Rebecca Rutstein: Convergence
August 18–September 15, 2017
John Hartell Gallery
College of Architecture, Art & Planning
129 Sibley Dome
Ithaca, NY 14853
Reception Friday, September 15, 5 p.m.
In 2015, Philadelphia-based artist Rebecca Rutstein (B.F.A. ’93) was invited to join scientists on the Nautilus exploration vessel for an expedition aimed at sea mapping the ocean floor from the Galápagos Islands to California. This cross-disciplinary exchange between scientists and artists is something Rutstein deeply values. For nearly 20 years, Rutstein has completed site-specific art residencies in geologically dynamic environments including Iceland, Hawaii, the Canadian Rockies, and Vermont. She returned to sea with the research vessel Falkor in 2016 to explore uncharted territory from Vietnam to Guam. While at sea and back in her studio, Rutstein has worked with high-resolution mapping data of the ocean floor collected by the ships’ multibeam sonar technology.
For Rutstein, geologic forces — from gradual erosion to violent upheaval — are powerful metaphors for life experiences and the ebbs and flows of relationships. Her paintings become mappings where scale is shifted and obscured, articulating fractal patterns found in nature. Rutstein constructs spaces through juxtapositions — micro and macro, graphic and atmospheric, organic and geometric, positive and negative, and linear and solid. Her work explores tensions created by these polarities.Convergence is a survey of Rutstein’s recent work that explores geometric abstraction inspired by science, data, and maps.
Rutstein’s interest in geology was initially sparked at Cornell University, where she took a geology course that shaped her artistic pursuits long after her time there. Seeing and learning firsthand about Ithaca’s exceptional exposure of sedimentary rocks carved by glacial and erosive forces was profoundly inspiring. It wasn’t until years after pursuing her M.F.A. that she saw a pathway to incorporate geologic themes into her paintings.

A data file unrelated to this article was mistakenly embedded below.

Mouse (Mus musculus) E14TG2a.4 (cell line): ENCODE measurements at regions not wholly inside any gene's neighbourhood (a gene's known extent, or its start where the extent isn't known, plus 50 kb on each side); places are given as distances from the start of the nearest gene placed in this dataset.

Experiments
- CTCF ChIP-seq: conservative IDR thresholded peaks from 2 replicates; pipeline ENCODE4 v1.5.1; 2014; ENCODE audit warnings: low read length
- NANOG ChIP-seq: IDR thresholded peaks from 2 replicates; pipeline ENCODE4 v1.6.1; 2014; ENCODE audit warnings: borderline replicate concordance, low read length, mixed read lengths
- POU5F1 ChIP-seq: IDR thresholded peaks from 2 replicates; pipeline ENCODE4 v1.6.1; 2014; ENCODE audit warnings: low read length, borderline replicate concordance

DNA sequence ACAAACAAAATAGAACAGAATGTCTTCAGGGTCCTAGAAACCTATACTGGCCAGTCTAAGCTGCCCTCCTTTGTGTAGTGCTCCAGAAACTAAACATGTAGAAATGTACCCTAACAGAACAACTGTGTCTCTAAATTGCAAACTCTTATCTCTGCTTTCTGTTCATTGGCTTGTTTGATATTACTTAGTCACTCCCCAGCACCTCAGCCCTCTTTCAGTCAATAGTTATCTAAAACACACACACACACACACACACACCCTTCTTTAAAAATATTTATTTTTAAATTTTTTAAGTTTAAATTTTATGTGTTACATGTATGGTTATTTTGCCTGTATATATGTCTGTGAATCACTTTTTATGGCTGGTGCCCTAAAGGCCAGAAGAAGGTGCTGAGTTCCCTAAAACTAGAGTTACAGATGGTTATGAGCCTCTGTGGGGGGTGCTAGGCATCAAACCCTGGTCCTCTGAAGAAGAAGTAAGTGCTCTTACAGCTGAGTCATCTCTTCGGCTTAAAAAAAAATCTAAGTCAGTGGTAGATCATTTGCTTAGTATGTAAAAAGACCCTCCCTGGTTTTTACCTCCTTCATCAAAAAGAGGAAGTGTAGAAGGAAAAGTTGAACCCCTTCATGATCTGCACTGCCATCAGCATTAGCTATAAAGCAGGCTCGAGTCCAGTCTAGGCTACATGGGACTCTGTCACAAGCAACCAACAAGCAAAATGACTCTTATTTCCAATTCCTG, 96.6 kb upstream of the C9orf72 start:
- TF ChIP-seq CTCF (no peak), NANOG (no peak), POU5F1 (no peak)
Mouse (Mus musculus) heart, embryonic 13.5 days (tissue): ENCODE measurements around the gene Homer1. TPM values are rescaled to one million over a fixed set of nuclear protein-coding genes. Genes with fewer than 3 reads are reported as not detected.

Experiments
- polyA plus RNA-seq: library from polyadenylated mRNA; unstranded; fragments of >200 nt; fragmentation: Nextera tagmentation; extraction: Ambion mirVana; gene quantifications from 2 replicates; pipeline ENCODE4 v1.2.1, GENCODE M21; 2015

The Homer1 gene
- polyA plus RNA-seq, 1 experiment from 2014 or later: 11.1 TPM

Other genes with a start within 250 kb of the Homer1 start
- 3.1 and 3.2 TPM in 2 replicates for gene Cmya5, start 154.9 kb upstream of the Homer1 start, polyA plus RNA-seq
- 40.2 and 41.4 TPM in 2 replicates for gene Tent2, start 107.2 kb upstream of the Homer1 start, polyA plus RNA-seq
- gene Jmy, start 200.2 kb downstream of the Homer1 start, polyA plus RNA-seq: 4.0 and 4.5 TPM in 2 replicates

Rutstein’s work spans painting, installation, sculpture, and public art. She has exhibited widely in the U.S. and has received numerous grants including a Pew Fellowship in the Arts and an Independence Foundation Fellowship. Rutstein has garnered recent attention through interviews and features on NPR, Huffington Post, and Vice magazine, and her works can be found in public collections including Johns Hopkins Hospital, Albert Einstein College of Medicine, Fox Chase Cancer Center, and Temple University. Rutstein holds a B.F.A. from Cornell University and an M.F.A. from the University of Pennsylvania and is represented by Bridgette Mayer Gallery in Philadelphia and Zane Bennett Contemporary/Form and Concept in Santa Fe.